Crews were able to get back to work on parts of the mound shortly before 5 p.m. after the site was evaluated by structural engineers, Levine Cava said, adding that they were “really, really excited out there.”

"We will continue to search feverishly in the parts of the collapse that we have access to," she said.

Engineers were considering methods for how to demolish the standing part of the building “to make the site safe for ongoing rescue operations," Scott Nacheman, a Federal Emergency Management Agency structures specialist, said Thursday.

It would likely be weeks before officials schedule the demolition, he said.

President Joe Biden and first lady Jill Biden traveled to Surfside on Thursday to meet with first responders and family members of those still missing.

Biden met Thursday with local officials and first responders at a hotel nearby the building site, but reserved most his time on the ground to meet with the families.

Speaking in a hotel ballroom to the families affected by the building collapse, Biden shared his own experiences with grief and loss after first wife and young daughter were killed in a car crash shortly after he was elected to the U.S. Senate in 1972 and after his son Beau died in 2015 from brain cancer.

"The hardest thing is not knowing," Biden told the families, according to videos of the private event shared on social media. "I wish I could tell you that it's all going to get better, but I can't."

"The whole nation is mourning with these families," Biden said. "They are going through hell."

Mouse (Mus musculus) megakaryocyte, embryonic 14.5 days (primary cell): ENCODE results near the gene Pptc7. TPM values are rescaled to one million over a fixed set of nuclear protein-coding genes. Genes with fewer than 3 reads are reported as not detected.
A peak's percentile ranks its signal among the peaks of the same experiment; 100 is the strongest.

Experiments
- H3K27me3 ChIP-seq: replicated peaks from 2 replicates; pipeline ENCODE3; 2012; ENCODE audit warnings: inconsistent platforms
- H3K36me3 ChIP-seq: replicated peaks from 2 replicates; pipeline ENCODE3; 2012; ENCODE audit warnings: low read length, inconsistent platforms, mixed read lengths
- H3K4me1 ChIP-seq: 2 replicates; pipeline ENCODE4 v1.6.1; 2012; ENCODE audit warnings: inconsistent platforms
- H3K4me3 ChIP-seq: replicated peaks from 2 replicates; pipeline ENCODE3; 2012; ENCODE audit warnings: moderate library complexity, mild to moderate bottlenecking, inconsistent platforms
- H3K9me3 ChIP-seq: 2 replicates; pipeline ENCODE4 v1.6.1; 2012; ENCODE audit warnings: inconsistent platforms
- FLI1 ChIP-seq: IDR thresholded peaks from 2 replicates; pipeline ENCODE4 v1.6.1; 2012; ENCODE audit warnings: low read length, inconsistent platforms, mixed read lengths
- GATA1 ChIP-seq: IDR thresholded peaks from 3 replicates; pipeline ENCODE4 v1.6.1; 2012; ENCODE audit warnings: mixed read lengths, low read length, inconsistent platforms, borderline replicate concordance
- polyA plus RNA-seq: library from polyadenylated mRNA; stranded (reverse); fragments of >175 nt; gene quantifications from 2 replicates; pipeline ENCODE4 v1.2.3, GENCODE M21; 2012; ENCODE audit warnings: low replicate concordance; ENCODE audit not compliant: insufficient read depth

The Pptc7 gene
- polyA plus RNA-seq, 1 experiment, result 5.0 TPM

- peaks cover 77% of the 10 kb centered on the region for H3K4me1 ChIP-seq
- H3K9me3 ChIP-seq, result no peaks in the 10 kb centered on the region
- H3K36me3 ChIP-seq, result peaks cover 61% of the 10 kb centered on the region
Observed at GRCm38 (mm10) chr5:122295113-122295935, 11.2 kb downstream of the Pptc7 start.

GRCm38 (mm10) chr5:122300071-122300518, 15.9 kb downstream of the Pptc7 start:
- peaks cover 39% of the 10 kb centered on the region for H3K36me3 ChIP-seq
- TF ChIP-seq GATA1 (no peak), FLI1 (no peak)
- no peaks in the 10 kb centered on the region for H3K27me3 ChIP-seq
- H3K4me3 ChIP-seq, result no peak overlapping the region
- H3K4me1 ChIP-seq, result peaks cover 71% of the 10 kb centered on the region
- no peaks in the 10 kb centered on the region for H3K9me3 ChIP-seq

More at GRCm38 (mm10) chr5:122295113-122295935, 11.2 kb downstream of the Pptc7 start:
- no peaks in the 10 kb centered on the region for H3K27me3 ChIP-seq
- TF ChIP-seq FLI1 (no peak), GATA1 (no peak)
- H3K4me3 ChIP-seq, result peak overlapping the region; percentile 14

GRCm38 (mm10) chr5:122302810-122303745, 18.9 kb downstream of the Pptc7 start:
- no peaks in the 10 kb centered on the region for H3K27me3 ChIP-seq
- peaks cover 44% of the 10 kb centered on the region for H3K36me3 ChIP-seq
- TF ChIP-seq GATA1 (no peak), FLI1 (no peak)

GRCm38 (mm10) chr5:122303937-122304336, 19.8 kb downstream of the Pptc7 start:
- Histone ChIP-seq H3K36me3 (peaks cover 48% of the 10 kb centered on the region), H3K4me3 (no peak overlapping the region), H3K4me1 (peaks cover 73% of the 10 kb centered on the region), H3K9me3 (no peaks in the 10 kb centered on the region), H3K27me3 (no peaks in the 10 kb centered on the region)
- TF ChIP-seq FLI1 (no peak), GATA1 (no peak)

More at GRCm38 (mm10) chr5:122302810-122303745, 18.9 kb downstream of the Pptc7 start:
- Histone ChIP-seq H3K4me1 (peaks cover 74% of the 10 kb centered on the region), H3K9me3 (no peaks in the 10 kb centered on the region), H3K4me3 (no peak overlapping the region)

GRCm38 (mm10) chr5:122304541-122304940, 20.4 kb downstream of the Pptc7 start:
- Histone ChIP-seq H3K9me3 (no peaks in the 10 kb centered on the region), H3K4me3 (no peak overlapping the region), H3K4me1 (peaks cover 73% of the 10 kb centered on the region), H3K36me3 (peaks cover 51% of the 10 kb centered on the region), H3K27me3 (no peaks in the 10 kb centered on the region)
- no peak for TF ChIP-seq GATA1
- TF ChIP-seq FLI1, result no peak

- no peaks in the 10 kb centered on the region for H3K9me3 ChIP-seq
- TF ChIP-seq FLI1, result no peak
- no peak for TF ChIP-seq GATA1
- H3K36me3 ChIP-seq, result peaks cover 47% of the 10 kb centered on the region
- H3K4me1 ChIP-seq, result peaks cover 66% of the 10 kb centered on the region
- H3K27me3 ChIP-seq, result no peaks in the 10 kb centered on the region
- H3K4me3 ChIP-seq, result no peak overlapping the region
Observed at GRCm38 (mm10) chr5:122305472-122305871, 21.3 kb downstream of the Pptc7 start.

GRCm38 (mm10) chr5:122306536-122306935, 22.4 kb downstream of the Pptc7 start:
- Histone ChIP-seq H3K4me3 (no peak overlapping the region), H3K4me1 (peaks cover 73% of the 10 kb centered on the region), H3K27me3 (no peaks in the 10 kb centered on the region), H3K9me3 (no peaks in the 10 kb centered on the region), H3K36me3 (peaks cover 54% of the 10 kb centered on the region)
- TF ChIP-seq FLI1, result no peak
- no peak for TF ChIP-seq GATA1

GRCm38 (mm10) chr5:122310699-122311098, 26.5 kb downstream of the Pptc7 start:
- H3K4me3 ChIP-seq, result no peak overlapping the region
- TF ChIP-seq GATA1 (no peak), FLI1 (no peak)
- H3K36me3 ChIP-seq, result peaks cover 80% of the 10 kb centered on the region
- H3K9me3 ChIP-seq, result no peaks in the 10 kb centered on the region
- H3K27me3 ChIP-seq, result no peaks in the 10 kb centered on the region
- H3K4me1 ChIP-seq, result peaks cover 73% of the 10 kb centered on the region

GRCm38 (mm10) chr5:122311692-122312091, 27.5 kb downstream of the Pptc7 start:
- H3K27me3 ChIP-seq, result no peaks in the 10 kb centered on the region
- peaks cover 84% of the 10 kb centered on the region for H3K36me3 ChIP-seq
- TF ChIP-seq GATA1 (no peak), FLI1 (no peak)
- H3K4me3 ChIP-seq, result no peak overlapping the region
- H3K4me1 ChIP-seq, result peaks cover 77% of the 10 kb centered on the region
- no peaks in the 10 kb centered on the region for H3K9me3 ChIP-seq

Levine Cava thanked him for his support, saying he spent more than three hours with the families. "He listened deeply to everyone," she said. DeSantis, a Republican, also thanked Biden for lending the support of the federal government.

The National Institute of Standards and Technology, which investigated in the aftermath of Sept. 11, 2001, announced Wednesday that "it would launch a full technical investigation" into the collapse.

A team has been at the site for days and determined that the collapse met the criteria for an in-depth federal investigation.

The investigation does not have a set timeline and is expected to take years to complete.

Miami's top prosecutor said Tuesday she will ask a grand jury to investigate the collapse in hopes to get answers sooner.

A 2018 report showed that a concrete slab below the building's pool deck had “major structural damage” and needed extensive repairs. The report also found indicated that there was “abundant cracking” and crumbling in the underground parking garage.

The report said the damage should be repaired because it would multiply exponentially as time progressed.

Sure enough, in a letter sent in April to residents, Champlain Towers South Board President Jean Wodnicki wrote that the building's "concrete deterioration is accelerating."

And the building may be even worse off than contractors thought, she wrote.

"When performing any concrete restoration work, it is impossible to know the extent of the damage to the underlying rebar until the concrete is opened up," Wodnicki said. "Oftentimes the damage is more extensive than can be determined by inspection of the surface."

The Associated Press and Dennis Romero contributed.